Are you feeling that seven-year career itch? Or maybe it’s hitting you after just three or four years? I’ve done it a couple times, leaving established, well-paying jobs to start something new. I know firsthand how difficult, stressful and anxiety-inducing it can be, especially when you’re not exactly sure what comes next.
During my last system upgrade, I spent about six months waking up with 3am panic attacks, wondering what would become of me. Eventually I realized that just thinking about next steps wasn’t helping. The definition of insanity is doing the same thing over and over again and expecting different results. When in doubt, or even when in stasis, my number one piece of advice is try something different. I stopped analyzing and started doing.
Take a Class
I can’t express how life-changing it was enrolling in some UBC Continuing Education classes. It felt cathartic to be out of the house, meeting new people and exercising my brain. Even if it’s a class in Portuguese or underwater didgeridoo, unrelated to anything you want to do, it will get you thinking in new ways. For me, it opened up a world of possibilities, if only in my mind, which is where I needed them to exist most.
Reach out to your Network
I made the mistake of reaching out before I knew exactly what I wanted to do. That led to slightly awkward coffee dates where acquaintance threw out random employment suggestions, much like mother trying to entertain a bored child. (“Why don’t you go play outside?”)
What I was hoping they’d say was, “Hey, I have this amazing job that you’ll love and be perfect for!” Didn’t happen.
It’s much more productive to reach out to your network when you have some direction. Don’t have a network? No problem. That’s what LinkedIn and friends of friends of friends are for. Most of my contracts have come from word of mouth.
Announce Your Intention
Related to the above, as any self-respecting Instagram feed will tell you, manifest your goals by speaking them aloud. (Just because it’s a cliché doesn’t mean it isn’t true.) Decide what it is you want to be and start announcing it, even if you feel like a class A imposter at first.
It will only ring false to you. Plus, the more you say it the more you feel an obligation to live up to it.
Harness your Past Experience
When I first started working in social media and public relations, I was dejected because I felt like I was at the bottom of the heap at the age when I should be a veteran in my field.
It took me time to believe that while I was starting out-ish, my previous experience and knowledge counted for a lot. I had 20-years of contact building, creative thinking, story-telling, project management, and writing experience. Granted, if I’d gone back to Med school I would have been back at Biology 101. But most of the time, we have a wealth knowledge and a skill-set that we are bringing to the table. Focus on this and sell the s#*t out of it.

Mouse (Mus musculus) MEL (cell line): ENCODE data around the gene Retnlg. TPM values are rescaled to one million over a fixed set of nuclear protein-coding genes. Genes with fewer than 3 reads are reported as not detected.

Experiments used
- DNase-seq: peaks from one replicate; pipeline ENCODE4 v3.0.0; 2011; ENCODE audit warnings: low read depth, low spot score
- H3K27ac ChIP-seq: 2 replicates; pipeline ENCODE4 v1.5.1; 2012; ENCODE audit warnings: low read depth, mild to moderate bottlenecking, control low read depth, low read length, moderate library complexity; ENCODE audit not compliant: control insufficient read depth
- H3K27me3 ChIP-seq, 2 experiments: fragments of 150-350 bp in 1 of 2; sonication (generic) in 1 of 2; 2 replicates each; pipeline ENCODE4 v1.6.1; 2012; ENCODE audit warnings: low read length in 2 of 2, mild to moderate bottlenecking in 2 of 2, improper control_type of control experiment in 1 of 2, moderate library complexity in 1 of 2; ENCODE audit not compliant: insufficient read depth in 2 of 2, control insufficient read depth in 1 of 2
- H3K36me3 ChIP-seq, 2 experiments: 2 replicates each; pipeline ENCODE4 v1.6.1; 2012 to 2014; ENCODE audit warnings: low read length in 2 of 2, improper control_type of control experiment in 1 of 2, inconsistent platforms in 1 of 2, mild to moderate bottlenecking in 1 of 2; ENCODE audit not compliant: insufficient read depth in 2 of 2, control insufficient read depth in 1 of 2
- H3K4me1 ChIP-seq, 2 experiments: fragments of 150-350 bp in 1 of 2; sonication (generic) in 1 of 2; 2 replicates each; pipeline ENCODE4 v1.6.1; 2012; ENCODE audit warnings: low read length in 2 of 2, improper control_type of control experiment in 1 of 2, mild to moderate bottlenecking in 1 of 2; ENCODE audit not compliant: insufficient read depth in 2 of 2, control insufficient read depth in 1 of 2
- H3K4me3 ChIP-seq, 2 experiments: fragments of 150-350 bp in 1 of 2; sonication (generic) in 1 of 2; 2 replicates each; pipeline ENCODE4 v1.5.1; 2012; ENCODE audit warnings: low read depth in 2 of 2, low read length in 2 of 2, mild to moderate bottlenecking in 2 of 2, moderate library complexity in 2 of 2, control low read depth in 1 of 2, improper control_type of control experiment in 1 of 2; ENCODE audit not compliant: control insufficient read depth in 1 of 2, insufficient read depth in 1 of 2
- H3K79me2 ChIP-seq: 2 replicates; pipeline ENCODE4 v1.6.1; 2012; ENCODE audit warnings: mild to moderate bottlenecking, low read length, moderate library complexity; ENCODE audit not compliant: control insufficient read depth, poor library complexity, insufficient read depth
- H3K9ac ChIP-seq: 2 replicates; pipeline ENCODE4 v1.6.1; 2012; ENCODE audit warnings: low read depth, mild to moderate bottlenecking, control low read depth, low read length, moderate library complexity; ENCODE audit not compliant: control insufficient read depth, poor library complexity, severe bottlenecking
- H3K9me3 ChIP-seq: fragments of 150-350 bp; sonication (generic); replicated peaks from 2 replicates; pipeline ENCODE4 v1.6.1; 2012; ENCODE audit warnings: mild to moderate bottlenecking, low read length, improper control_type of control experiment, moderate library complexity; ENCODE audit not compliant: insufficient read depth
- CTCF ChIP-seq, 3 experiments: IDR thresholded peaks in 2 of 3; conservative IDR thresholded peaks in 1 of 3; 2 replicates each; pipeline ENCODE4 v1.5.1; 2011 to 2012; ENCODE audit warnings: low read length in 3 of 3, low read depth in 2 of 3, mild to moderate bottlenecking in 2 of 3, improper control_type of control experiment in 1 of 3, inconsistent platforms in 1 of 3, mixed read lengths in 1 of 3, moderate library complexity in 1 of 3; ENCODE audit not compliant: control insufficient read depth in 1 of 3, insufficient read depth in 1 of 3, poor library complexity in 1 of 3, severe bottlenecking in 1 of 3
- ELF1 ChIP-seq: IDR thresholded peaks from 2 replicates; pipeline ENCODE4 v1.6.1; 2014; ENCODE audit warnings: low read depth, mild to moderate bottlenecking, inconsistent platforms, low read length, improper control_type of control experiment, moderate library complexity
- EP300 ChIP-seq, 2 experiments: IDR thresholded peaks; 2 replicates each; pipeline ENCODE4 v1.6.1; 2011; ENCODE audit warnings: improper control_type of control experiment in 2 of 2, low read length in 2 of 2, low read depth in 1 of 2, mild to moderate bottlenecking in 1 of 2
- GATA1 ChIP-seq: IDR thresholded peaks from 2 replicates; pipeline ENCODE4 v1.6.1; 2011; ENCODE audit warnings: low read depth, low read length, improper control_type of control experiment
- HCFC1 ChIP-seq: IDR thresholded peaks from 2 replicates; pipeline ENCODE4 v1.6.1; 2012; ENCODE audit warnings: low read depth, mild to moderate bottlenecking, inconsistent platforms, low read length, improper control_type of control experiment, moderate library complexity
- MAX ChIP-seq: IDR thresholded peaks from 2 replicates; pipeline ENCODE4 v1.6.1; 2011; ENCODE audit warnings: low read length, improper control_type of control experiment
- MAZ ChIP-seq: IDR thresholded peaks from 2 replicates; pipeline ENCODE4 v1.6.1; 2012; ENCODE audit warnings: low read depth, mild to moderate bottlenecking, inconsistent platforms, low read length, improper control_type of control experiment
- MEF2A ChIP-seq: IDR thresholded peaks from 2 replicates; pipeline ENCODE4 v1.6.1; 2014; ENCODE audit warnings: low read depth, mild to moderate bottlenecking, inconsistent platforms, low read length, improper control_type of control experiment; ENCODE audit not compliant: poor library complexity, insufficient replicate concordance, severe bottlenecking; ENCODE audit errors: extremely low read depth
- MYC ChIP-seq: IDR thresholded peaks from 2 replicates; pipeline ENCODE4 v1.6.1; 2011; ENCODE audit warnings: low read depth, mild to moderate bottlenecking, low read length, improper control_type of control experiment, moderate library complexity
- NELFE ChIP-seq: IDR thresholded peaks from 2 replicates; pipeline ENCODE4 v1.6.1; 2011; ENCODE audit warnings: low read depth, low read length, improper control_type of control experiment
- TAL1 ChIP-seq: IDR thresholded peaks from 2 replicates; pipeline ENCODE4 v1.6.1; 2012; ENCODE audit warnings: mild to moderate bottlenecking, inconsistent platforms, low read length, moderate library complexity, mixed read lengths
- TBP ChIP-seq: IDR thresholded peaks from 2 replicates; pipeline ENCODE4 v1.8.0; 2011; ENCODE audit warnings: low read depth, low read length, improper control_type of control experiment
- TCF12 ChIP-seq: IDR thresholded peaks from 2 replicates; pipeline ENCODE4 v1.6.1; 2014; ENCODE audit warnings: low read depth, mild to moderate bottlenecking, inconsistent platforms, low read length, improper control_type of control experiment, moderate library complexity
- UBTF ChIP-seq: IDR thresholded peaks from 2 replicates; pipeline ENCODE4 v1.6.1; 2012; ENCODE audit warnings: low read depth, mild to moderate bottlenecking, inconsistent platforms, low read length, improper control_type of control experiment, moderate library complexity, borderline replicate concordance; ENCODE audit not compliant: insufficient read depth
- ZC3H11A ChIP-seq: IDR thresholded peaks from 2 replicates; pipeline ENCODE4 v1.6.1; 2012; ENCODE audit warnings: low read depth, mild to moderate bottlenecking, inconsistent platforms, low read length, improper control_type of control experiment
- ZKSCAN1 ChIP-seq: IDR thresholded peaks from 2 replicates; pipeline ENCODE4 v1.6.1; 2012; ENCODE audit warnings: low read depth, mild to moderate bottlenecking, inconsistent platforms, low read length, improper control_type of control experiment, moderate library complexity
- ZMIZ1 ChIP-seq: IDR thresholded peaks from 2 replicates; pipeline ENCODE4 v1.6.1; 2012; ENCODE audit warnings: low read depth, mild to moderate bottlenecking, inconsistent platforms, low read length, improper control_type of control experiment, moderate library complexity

Come Down Off Your High Horse
By the same token, you are kind of starting over. You may have been the all-mighty and powerful Oz at your previous job but the curtain has been pulled back and now, the emperor is wearing no clothes. (Maybe I need a Mastering the Metaphor class?)
I took on, and still do, some junior assignments. One, it’s work. And money is nice. And two, I learn something from every opportunity. That has become my litmus test: Will I learn something from this experience? If the answer is yes, I take it on.
Competent, hard-working people who go above and beyond their job description rise to the top. No question. (As long as they’re not jerks. Then all bets are off.) I see this with interns: those who are eager, who do their own jobs with competence and vigor and also volunteer to assume additional responsibilities, they all rise quickly.
When I take on work that seems a bit above me, I simply get up earlier, work longer and harder to figure it out. I ask questions, I research, I scour the internet for examples and tutorials.
Acknowledge your Mistakes
Every night before I fall asleep I review the day, running through the things I did well and the things I could have done better. It actually stops me from beating myself up over mistakes. I just vow not to do it again.
And when all else fails, I frequently revisit this great article about reinventing yourself by James Altucher, who is infinitely wiser than I am. And, I remember this:
“Every day you reinvent yourself. You’re always in motion. But you decide every day: forward or backward.”